CHARGES: Slugging It Out On The Joe DiMaggio Highway
In this excerpt, über-producer Tony Vincenzo has elected to leave Manhattan as the entire New York City area threatens to crumble. Roving gangs are already threatening the citizens, raping and pillaging and burning their way across the city–even in Vincenzo’s neighborhood of Billionaire Row, running from east to west across the base of Central Park. The NYPD is becoming less capable of keeping a lid on things, and after unwittingly attending a full-on food riot the day before, Vincenzo has decided he needs to get out of the Big Apple while he still can.
Some general story notes. There are no zombies in this book, and the lead character isn’t a well-trained Special Forces troop. To that end, Vincenzo’s a different kind of lead character for me. He’s not a great guy–as a matter of fact, he’s a jerk, based off a pastiche of people I’ve interacted with in Los Angeles when I lived there in 2002-2003. (If you find you might need a suitable parallel, check out the leaked emails from Sony Pictures and think Scott Rudin.) Vincenzo’s very much into himself and his work and his money and his fame. Now, for the first time in his life, he has to think of others: namely, his wife and kid, trapped in Los Angeles while he was setting up their new home in New York. Two days prior, all they had to do was board a chartered jet to join him, but that’s no longer happening. A mass corona discharge from the sun has melted all the electrical power grids, plunging the entire world into the Dark Ages. Gone are the cheap, easy luxuries Vincenzo had grown accustomed to. No airplanes. No cars. No internet. No smartphones.
The only things Vincenzo has that might see him through across the darkened expanse of the United States are an illegal pistol, a backpack, his pissy attitude, and his hiking boots.
It’s going to be a very long, long walk.
Usual disclaimers apply: first draft stuff, unedited, no guarantee that what you read here will make it into the final product.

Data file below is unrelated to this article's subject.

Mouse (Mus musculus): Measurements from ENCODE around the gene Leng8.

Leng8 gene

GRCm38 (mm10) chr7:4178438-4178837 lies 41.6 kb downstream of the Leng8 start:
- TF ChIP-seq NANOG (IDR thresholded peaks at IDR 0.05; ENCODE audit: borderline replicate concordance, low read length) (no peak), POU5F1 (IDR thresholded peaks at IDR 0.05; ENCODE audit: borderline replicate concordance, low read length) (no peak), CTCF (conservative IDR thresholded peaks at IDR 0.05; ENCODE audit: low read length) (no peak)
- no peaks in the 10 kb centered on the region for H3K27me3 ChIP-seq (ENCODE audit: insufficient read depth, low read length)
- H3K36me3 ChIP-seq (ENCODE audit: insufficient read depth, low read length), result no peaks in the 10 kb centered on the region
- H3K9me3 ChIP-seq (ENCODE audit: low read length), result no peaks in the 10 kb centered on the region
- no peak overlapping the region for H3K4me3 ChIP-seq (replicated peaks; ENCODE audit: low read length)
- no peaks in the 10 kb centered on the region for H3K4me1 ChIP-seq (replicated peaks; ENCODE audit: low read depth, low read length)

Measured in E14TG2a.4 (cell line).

It took the better part of an hour-and-a-half to make it to the Joe DiMaggio. The roadway was clogged with cars and trucks that had been rendered inoperable from the electromagnetic pulse event. Bicyclists and pedestrians wended their way through the still river of sheet metal and fiberglass. Vincenzo crossed over Twelfth Avenue and moved over the northbound lanes, heading for the jersey barrier in the middle of the roadway that separated the northbound lanes from the southbound. His feeling was that he would make better time over there, and that the sight lines would be less restrictive. All during his journey down West 57th Street, he had felt bottled up, restrained and vulnerable. In the more open areas that lined the westernmost side of Manhattan Island, Vincenzo believed he might be a bit safer. Though certainly warmer—without the shadows cast by the skyscrapers of midtown, the sun’s rays beat down on him directly. The temperature was rising, as was the humidity, especially this close to the Hudson River. Vincenzo lifted his khaki Polo cap and ran a hand over his short hair. His palm came back saturated with sweat. He needed to halt his march for a few minutes and take down some water and apply some sunscreen.